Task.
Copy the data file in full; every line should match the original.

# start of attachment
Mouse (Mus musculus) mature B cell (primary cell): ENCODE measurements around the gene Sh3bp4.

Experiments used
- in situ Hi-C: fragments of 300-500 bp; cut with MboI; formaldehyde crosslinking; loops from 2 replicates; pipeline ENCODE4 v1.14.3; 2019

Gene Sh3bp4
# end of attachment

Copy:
Mouse (Mus musculus) mature B cell (primary cell): ENCODE measurements around the gene Sh3bp4.

Experiments used
- in situ Hi-C: fragments of 300-500 bp; cut with MboI; formaldehyde crosslinking; loops from 2 replicates; pipeline ENCODE4 v1.14.3; 2019

Gene Sh3bp4